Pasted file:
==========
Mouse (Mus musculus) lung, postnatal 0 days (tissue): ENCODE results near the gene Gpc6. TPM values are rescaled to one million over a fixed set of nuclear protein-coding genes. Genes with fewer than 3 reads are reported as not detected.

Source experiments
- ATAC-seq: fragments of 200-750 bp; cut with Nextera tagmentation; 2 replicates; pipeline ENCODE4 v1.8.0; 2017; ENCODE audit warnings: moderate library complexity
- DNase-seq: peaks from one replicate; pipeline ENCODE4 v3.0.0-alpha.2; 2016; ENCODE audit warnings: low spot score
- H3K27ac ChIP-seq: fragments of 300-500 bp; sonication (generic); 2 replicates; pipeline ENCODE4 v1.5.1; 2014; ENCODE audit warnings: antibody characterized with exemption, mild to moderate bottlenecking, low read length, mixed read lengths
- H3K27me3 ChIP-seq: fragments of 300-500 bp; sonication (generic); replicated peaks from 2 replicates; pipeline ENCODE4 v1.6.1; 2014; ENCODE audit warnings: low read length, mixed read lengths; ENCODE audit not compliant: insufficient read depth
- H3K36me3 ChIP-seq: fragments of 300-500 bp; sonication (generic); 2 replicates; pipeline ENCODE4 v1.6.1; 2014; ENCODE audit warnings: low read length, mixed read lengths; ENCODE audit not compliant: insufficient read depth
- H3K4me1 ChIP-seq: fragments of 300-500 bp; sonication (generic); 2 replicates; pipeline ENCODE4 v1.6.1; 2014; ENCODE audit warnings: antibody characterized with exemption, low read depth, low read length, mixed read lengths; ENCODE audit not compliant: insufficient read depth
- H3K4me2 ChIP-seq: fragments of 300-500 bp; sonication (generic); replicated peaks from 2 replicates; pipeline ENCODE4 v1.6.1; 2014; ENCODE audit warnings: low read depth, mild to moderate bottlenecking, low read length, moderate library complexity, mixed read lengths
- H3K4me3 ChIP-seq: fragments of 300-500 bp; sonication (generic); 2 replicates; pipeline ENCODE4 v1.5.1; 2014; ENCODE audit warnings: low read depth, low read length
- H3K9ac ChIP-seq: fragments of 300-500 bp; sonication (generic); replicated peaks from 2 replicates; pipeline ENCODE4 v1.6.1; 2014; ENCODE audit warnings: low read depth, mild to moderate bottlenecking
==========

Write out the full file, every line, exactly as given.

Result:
Mouse (Mus musculus) lung, postnatal 0 days (tissue): ENCODE results near the gene Gpc6. TPM values are rescaled to one million over a fixed set of nuclear protein-coding genes. Genes with fewer than 3 reads are reported as not detected.

Source experiments
- ATAC-seq: fragments of 200-750 bp; cut with Nextera tagmentation; 2 replicates; pipeline ENCODE4 v1.8.0; 2017; ENCODE audit warnings: moderate library complexity
- DNase-seq: peaks from one replicate; pipeline ENCODE4 v3.0.0-alpha.2; 2016; ENCODE audit warnings: low spot score
- H3K27ac ChIP-seq: fragments of 300-500 bp; sonication (generic); 2 replicates; pipeline ENCODE4 v1.5.1; 2014; ENCODE audit warnings: antibody characterized with exemption, mild to moderate bottlenecking, low read length, mixed read lengths
- H3K27me3 ChIP-seq: fragments of 300-500 bp; sonication (generic); replicated peaks from 2 replicates; pipeline ENCODE4 v1.6.1; 2014; ENCODE audit warnings: low read length, mixed read lengths; ENCODE audit not compliant: insufficient read depth
- H3K36me3 ChIP-seq: fragments of 300-500 bp; sonication (generic); 2 replicates; pipeline ENCODE4 v1.6.1; 2014; ENCODE audit warnings: low read length, mixed read lengths; ENCODE audit not compliant: insufficient read depth
- H3K4me1 ChIP-seq: fragments of 300-500 bp; sonication (generic); 2 replicates; pipeline ENCODE4 v1.6.1; 2014; ENCODE audit warnings: antibody characterized with exemption, low read depth, low read length, mixed read lengths; ENCODE audit not compliant: insufficient read depth
- H3K4me2 ChIP-seq: fragments of 300-500 bp; sonication (generic); replicated peaks from 2 replicates; pipeline ENCODE4 v1.6.1; 2014; ENCODE audit warnings: low read depth, mild to moderate bottlenecking, low read length, moderate library complexity, mixed read lengths
- H3K4me3 ChIP-seq: fragments of 300-500 bp; sonication (generic); 2 replicates; pipeline ENCODE4 v1.5.1; 2014; ENCODE audit warnings: low read depth, low read length
- H3K9ac ChIP-seq: fragments of 300-500 bp; sonication (generic); replicated peaks from 2 replicates; pipeline ENCODE4 v1.6.1; 2014; ENCODE audit warnings: low read depth, mild to moderate bottlenecking